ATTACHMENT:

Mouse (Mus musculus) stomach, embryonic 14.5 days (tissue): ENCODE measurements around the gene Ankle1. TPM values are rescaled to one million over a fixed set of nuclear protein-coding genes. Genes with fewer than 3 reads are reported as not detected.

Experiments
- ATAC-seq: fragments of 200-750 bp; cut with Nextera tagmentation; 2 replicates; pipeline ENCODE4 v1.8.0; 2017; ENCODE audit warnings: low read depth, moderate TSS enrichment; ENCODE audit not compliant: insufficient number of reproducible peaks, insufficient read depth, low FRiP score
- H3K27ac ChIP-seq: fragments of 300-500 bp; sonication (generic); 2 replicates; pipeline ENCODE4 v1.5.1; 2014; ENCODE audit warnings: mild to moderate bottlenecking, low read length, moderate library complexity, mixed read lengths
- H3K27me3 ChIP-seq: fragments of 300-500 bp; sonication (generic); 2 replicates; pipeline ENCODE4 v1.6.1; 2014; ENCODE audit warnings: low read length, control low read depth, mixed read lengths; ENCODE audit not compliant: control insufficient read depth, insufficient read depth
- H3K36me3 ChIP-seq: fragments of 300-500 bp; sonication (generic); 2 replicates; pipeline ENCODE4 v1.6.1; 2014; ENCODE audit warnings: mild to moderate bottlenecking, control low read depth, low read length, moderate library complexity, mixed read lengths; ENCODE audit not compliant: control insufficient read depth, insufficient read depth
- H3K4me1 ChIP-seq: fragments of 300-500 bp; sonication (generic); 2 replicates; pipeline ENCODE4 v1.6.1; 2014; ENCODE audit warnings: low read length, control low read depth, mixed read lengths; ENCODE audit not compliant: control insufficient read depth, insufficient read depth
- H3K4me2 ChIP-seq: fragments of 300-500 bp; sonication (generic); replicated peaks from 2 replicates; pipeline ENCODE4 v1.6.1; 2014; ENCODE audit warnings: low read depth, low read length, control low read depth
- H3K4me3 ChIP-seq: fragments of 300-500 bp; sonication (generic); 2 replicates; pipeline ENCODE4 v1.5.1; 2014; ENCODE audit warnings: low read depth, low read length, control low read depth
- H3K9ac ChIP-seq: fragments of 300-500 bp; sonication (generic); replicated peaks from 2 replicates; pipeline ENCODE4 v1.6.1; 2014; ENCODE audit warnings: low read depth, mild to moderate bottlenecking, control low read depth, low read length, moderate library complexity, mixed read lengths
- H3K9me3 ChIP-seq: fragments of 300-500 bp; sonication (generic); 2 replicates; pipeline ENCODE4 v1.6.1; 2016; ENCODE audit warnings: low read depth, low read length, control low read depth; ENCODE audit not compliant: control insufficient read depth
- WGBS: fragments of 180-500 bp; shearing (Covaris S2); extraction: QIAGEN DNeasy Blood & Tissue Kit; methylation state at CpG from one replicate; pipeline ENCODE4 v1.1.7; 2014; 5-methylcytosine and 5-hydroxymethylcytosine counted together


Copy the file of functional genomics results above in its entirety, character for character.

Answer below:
Mouse (Mus musculus) stomach, embryonic 14.5 days (tissue): ENCODE measurements around the gene Ankle1. TPM values are rescaled to one million over a fixed set of nuclear protein-coding genes. Genes with fewer than 3 reads are reported as not detected.

Experiments
- ATAC-seq: fragments of 200-750 bp; cut with Nextera tagmentation; 2 replicates; pipeline ENCODE4 v1.8.0; 2017; ENCODE audit warnings: low read depth, moderate TSS enrichment; ENCODE audit not compliant: insufficient number of reproducible peaks, insufficient read depth, low FRiP score
- H3K27ac ChIP-seq: fragments of 300-500 bp; sonication (generic); 2 replicates; pipeline ENCODE4 v1.5.1; 2014; ENCODE audit warnings: mild to moderate bottlenecking, low read length, moderate library complexity, mixed read lengths
- H3K27me3 ChIP-seq: fragments of 300-500 bp; sonication (generic); 2 replicates; pipeline ENCODE4 v1.6.1; 2014; ENCODE audit warnings: low read length, control low read depth, mixed read lengths; ENCODE audit not compliant: control insufficient read depth, insufficient read depth
- H3K36me3 ChIP-seq: fragments of 300-500 bp; sonication (generic); 2 replicates; pipeline ENCODE4 v1.6.1; 2014; ENCODE audit warnings: mild to moderate bottlenecking, control low read depth, low read length, moderate library complexity, mixed read lengths; ENCODE audit not compliant: control insufficient read depth, insufficient read depth
- H3K4me1 ChIP-seq: fragments of 300-500 bp; sonication (generic); 2 replicates; pipeline ENCODE4 v1.6.1; 2014; ENCODE audit warnings: low read length, control low read depth, mixed read lengths; ENCODE audit not compliant: control insufficient read depth, insufficient read depth
- H3K4me2 ChIP-seq: fragments of 300-500 bp; sonication (generic); replicated peaks from 2 replicates; pipeline ENCODE4 v1.6.1; 2014; ENCODE audit warnings: low read depth, low read length, control low read depth
- H3K4me3 ChIP-seq: fragments of 300-500 bp; sonication (generic); 2 replicates; pipeline ENCODE4 v1.5.1; 2014; ENCODE audit warnings: low read depth, low read length, control low read depth
- H3K9ac ChIP-seq: fragments of 300-500 bp; sonication (generic); replicated peaks from 2 replicates; pipeline ENCODE4 v1.6.1; 2014; ENCODE audit warnings: low read depth, mild to moderate bottlenecking, control low read depth, low read length, moderate library complexity, mixed read lengths
- H3K9me3 ChIP-seq: fragments of 300-500 bp; sonication (generic); 2 replicates; pipeline ENCODE4 v1.6.1; 2016; ENCODE audit warnings: low read depth, low read length, control low read depth; ENCODE audit not compliant: control insufficient read depth
- WGBS: fragments of 180-500 bp; shearing (Covaris S2); extraction: QIAGEN DNeasy Blood & Tissue Kit; methylation state at CpG from one replicate; pipeline ENCODE4 v1.1.7; 2014; 5-methylcytosine and 5-hydroxymethylcytosine counted together